The school mascot is a Musketeer, and the school colors are purple and gold. The original school mascot was a bearcat.

The 1957 Varsity Baseball Team was named National Champions by The 1952 and 1953 squads were honorable mentions. [6]

Notable alumni Edit

Name Class year Notability Reference(s)
Doug Barnard Jr. n.d. Democratic member of the United States House of Representatives
Dudley Hollingsworth Bowen Jr. n.d. United States federal judge
Lloyd D. Brown n.d. United States Army Major General[7]
Hervey M. Cleckley n.d. Psychiatrist; professor, author, and pioneer in the psychopathy field
Aquilla J. Dyess n.d. Medal of Honor recipient in World War II
Jack Fisher n.d. Professional baseball player (Baltimore Orioles, San Francisco Giants, New York Mets, Chicago White Sox, Cincinnati Reds)
William Henry Fleming n.d. Lawyer and politician, Member of the United States House of Representatives
William Dudley Geer n.d. First Dean of the School of Business at Samford University
Phil Gingrey n.d. Obstetrician and a Republican member of the United States House of Representatives
Isaac S. Hopkins n.d. First president of the Georgia Institute of Technology
Frank M. Hull n.d. Lawyer and U.S. Court of Appeals judge
Susan Still Kilrain n.d. NASA astronaut
John Pendleton King n.d. United States Senator
Joseph R. Lamar n.d. United States Supreme Court Justice
James Longstreet n.d. Confederate general of the American Civil War; post-war he commanded a force including African-American militia troops against a white supremacist paramilitary organization
Ray Mercer n.d. WBO world heavyweight champion
Dan Miller n.d. Journalist, television personality, featured nationally on CBS's The Pat Sajak Show and the Nashville Network
Steve Morse n.d. Guitarist
David M. Potter n.d. Pulitzer Prize-winning history professor, holding professorships including at Stanford University, Yale University, and Oxford University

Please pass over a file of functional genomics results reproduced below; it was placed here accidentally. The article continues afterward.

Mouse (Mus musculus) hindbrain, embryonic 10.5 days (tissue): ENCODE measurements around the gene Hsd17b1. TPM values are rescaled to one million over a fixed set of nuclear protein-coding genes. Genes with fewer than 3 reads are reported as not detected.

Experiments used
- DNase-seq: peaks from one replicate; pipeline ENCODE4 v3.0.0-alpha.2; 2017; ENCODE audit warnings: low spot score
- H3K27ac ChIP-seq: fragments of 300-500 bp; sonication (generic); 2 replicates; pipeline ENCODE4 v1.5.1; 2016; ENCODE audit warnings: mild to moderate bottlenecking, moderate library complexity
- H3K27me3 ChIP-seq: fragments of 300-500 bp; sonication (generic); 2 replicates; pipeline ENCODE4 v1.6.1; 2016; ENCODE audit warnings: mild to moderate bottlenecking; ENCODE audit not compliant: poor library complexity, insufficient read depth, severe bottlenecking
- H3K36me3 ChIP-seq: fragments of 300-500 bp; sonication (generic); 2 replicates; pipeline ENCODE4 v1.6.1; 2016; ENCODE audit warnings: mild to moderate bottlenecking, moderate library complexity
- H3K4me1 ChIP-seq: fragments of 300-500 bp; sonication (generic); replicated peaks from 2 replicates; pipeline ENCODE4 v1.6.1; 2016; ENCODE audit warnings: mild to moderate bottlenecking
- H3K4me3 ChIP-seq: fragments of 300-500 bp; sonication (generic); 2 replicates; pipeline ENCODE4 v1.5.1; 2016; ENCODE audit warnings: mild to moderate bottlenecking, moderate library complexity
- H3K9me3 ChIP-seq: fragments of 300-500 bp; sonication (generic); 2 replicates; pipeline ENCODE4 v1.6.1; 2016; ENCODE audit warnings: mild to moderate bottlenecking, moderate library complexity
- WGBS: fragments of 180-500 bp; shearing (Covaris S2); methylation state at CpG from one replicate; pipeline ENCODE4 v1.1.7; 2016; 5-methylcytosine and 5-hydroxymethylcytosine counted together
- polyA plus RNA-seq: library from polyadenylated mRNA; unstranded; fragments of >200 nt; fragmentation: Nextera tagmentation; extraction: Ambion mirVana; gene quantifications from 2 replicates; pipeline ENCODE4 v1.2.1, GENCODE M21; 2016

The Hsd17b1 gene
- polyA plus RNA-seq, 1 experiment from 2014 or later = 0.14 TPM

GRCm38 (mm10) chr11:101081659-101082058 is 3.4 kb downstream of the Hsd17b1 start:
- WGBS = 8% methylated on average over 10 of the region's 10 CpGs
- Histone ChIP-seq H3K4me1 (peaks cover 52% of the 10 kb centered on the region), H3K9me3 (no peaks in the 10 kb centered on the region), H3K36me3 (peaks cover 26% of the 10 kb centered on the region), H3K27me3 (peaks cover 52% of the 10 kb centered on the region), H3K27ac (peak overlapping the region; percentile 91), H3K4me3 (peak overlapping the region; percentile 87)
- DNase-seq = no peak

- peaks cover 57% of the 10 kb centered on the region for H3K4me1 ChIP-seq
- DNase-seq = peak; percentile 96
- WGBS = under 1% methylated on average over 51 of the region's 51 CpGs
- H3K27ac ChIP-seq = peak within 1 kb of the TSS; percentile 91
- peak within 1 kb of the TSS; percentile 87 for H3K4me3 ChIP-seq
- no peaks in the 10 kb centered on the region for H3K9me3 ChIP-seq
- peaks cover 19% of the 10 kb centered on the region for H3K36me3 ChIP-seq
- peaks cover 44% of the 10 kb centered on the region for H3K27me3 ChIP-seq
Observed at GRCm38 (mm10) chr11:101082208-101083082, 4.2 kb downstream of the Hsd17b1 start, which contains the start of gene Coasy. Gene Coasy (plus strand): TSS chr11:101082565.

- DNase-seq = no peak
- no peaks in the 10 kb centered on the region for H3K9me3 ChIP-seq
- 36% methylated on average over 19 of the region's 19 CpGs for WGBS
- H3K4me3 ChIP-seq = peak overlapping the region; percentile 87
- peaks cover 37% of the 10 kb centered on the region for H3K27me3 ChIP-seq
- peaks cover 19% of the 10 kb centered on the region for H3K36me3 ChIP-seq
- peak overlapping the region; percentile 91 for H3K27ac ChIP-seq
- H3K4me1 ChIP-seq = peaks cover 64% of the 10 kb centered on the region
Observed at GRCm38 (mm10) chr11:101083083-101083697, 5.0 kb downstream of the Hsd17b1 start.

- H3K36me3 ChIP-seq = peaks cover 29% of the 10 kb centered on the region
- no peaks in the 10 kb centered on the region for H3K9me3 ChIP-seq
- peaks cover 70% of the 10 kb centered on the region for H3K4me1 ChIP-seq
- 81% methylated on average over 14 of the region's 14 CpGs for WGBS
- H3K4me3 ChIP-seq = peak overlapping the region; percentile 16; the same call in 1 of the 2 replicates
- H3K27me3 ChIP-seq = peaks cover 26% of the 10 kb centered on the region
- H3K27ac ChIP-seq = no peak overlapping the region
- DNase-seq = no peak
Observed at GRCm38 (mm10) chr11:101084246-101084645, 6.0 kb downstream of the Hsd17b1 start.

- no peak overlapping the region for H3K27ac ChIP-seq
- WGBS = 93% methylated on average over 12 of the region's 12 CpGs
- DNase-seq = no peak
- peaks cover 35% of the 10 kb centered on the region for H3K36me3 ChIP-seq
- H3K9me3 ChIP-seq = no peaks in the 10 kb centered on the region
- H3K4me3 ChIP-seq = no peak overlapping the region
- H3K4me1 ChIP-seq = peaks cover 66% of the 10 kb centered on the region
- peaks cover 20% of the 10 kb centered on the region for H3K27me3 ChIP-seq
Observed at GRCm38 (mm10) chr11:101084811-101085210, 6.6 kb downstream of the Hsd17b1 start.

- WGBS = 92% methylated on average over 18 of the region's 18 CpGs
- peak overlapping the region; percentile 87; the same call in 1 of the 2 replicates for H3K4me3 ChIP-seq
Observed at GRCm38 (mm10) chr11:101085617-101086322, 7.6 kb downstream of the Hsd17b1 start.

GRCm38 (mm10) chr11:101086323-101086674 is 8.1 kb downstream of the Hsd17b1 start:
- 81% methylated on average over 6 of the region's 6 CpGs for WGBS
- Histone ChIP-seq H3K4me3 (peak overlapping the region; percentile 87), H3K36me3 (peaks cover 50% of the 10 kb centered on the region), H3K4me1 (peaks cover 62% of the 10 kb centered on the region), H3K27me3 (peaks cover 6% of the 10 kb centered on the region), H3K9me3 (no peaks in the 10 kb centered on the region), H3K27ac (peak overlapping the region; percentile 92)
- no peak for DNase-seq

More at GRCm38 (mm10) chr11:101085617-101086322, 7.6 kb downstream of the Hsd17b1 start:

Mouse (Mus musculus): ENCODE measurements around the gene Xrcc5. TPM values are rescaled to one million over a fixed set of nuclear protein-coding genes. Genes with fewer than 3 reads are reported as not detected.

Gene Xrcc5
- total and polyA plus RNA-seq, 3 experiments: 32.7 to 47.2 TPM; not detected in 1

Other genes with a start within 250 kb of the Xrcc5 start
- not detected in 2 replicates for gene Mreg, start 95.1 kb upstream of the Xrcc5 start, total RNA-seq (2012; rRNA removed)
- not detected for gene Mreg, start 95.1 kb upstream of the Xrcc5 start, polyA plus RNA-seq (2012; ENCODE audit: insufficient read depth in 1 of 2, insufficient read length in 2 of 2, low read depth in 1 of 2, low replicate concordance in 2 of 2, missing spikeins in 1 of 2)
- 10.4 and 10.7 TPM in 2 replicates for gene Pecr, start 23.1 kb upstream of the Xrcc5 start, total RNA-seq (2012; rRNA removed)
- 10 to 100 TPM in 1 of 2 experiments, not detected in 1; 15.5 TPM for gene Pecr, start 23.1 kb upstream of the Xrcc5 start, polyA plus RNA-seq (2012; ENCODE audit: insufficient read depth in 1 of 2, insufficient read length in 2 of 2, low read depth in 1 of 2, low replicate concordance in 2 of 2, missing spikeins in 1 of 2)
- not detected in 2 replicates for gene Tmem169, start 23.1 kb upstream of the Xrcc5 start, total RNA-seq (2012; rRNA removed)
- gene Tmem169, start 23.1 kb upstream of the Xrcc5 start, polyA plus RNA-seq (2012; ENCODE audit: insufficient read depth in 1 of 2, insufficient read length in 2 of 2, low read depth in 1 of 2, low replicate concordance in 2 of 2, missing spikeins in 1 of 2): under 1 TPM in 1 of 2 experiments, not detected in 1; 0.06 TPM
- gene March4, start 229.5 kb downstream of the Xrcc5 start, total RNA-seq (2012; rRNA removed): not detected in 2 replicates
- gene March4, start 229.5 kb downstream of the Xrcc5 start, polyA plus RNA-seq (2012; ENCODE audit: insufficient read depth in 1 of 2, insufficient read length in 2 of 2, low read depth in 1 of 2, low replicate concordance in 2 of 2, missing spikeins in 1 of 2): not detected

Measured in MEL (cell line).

Carl Sanders n.d. Governor of Georgia and lawyer; named partner of Troutman Sanders, an international law firm
George D. Shea 1914 U.S. Army major general[8]
Andy West n.d. Bassist
Ken Whisenhunt n.d. NFL head coach and player of Tennessee Titans[9]
Jim Whitehead n.d. Republican politician
Judy Woodruff 1964 Television news anchor, journalist, and writer; has worked at CNN, NBC News, and PBS; board member of the International Women's Media Foundation; member of the Council on Foreign Relations

See also Edit

References Edit

  1. ^ a b c "Academy of Richmond County High School". National Center for Education Statistics. Retrieved April 27, 2021.
  2. ^ a b c "National Register Information System". National Register of Historic Places. National Park Service. July 9, 2010.
  3. ^ Jeff Haws, Take 10: Georgia High School Sports Greatest Dynasties, Atlanta Journal-Constitution, April 1, 2008. Retrieved February 14, 2009.
  4. ^ "Academy of Richmond County".
  5. ^ Rickabaugh, Greg (April 20, 2005). "Richmond Academy math team wins national event". The Augusta Chronicle.
  6. ^ "High school baseball: Digging into history to crown national champions all the way back to 1910 - MaxPreps". July 28, 2021. Retrieved October 4, 2021.
  7. ^ Sarah Cantey Whitaker Allen, Our Children's Ancestry, 1935, page 437
  8. ^ Andre, John A., ed. (April 1951). "From Private to General". Life of the Soldier and Airman. Governors Island, NY: Recruiting Publicity Bureau, U.S. Army. p. 9 – via Google Books.
  9. ^ Scott Michaux Coach takes pressure in stride, Augusta Chronicle, January 28, 2009. Retrieved January 28, 2009

External links Edit